That sort of understanding, Hightower said on that same conference call, is what made him an attractive candidate.

Along with the fact that Siegel is truly an idea guy; that he has big-time credentials in auto racing and the music industry; as well as experience and contact in the Olympic scene as a member of the boards of U.S. swimming and USATF.

The perception glitch all along, of course, had been that Siegel had been on the USATF board -- until resigning just a month before -- before being hired as a consultant.

Hightower emphasized that he was not on the board when selected. Steve Miller, a USATF board vice-chair, said on the call, "Perception can go two ways. It can be seen as a negative and as a, why not? What we tried to concentrate on is, why?

"… We feel confident we went through the process … and Max simply was the best candidate."

The hire takes effect May 1. His base salary will be $500,000. He also can earn bonuses, Hightower said on the call without providing details.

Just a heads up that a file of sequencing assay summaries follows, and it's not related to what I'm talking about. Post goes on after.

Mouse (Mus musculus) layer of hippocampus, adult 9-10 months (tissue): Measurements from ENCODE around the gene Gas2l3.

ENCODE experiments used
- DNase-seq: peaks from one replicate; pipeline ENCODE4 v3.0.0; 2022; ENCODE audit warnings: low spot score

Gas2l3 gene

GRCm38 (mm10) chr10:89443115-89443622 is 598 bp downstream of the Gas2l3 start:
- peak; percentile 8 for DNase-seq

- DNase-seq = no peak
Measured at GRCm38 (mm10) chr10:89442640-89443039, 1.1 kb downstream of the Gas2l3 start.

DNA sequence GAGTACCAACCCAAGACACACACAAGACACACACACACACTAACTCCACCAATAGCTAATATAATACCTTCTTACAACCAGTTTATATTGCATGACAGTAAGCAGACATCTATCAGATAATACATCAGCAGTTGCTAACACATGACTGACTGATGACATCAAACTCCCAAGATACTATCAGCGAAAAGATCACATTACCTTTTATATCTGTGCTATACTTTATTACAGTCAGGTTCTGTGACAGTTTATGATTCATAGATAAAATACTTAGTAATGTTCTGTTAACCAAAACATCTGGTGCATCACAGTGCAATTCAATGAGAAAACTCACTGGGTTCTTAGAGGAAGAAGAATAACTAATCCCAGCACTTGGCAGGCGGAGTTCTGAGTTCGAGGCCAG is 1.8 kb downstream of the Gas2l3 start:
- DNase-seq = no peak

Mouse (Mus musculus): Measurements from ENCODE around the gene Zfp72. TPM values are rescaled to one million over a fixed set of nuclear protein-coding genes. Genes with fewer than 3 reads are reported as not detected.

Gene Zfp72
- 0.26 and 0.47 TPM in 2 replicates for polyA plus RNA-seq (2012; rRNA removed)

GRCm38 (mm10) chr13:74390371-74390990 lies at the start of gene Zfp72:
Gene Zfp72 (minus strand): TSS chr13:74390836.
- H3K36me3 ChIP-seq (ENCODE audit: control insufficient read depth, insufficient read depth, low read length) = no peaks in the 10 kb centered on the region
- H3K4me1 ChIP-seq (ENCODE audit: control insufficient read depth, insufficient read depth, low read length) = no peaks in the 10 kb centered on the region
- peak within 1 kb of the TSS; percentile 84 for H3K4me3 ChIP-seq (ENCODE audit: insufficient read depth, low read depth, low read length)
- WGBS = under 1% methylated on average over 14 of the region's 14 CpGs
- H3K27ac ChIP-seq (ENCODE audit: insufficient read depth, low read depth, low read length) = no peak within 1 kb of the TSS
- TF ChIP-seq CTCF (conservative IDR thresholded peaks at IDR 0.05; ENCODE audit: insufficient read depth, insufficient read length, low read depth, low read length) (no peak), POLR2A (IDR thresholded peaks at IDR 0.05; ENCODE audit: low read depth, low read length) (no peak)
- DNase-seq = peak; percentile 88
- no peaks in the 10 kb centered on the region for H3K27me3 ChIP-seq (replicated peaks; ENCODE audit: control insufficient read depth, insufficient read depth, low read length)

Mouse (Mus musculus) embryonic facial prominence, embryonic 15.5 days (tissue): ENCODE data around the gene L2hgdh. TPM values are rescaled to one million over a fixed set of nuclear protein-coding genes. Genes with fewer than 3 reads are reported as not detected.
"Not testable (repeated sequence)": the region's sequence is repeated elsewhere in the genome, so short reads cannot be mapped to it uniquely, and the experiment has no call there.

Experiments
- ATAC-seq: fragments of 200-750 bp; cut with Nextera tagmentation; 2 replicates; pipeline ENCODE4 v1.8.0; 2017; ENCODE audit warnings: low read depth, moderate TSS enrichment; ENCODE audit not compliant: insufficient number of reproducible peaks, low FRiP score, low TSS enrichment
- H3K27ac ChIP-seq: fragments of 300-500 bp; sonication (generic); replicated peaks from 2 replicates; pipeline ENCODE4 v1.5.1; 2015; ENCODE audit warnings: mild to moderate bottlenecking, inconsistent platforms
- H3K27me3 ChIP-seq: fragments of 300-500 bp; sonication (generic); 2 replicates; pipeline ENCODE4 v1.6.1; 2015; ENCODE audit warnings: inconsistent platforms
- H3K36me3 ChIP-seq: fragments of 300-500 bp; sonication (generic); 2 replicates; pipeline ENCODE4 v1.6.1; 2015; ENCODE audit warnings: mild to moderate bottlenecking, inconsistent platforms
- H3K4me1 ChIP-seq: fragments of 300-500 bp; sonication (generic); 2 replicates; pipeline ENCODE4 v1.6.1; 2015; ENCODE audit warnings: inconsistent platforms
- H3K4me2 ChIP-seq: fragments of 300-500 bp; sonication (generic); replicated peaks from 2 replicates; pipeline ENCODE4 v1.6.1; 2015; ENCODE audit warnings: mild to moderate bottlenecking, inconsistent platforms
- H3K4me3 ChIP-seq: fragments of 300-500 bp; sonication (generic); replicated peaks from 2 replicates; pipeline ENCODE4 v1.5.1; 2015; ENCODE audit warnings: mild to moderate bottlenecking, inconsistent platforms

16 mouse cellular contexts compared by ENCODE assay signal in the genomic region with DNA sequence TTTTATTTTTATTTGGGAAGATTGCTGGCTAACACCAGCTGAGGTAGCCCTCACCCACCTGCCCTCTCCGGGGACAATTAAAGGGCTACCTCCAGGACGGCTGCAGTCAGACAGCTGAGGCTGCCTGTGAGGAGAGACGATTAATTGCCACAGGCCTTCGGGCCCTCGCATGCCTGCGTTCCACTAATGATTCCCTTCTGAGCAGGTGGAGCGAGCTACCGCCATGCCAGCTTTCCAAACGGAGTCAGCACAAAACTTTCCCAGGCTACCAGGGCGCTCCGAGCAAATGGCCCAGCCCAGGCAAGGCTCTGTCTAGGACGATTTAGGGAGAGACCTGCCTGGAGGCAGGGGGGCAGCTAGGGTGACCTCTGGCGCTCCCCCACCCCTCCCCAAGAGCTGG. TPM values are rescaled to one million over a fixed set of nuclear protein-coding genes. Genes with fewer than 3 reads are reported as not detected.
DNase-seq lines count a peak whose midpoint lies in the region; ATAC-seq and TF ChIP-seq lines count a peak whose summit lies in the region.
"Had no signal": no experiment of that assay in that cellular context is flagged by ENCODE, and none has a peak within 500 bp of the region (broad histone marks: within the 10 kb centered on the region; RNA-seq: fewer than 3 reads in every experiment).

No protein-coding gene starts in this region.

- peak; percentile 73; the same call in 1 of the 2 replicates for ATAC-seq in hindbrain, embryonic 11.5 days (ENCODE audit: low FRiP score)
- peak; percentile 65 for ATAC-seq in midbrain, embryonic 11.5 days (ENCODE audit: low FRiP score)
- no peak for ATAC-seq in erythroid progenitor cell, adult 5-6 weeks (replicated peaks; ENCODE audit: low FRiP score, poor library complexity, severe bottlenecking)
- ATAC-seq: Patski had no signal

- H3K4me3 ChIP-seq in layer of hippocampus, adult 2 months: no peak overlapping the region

Siegel notably becomes the only African-American chief executive among the more than three dozen national governing bodies in the United States.

U.S. Olympic Committee chief executive Scott Blackmun issued a statement that said, "Our relationship with USA Track & Field is very good, and we are particularly pleased with the partnership that we have with them on the high performance side. Having a CEO in place will add a measure of stability as we complete our preparations for London. Max will have our full support and we look forward to working with USATF as they continue to refine their governance model and find ways to enhance the effectiveness of the organization."

Candidly, the USOC -- which for years set the standard for dysfunction -- is arguably now the model for good governance. The USOC board, under the direction of Larry Probst, sets policy and then lets Blackmun run the organization day-to-day.

That's the way things need to go down now at USATF. On the call, they said all the rights things Monday. They said Siegel would have authority.

Hightower said on the call, "We want to become a model NGB as it relates to best practices and model governance," Hightower said on the call.

"I don't want to say we're going to agree on every single aspect on how this organization is going to be run."

She also said, "We trust Max's leadership to move us forward."

Hightower said the time of "chaos" -- "that time is gone, it's over."

One might hope of course that the U.S. relay teams hold on to the baton at the 2012 Games. But should the stick clatter to the ground, could one predict chaos? Would it really be over?

Time, as ever, will tell.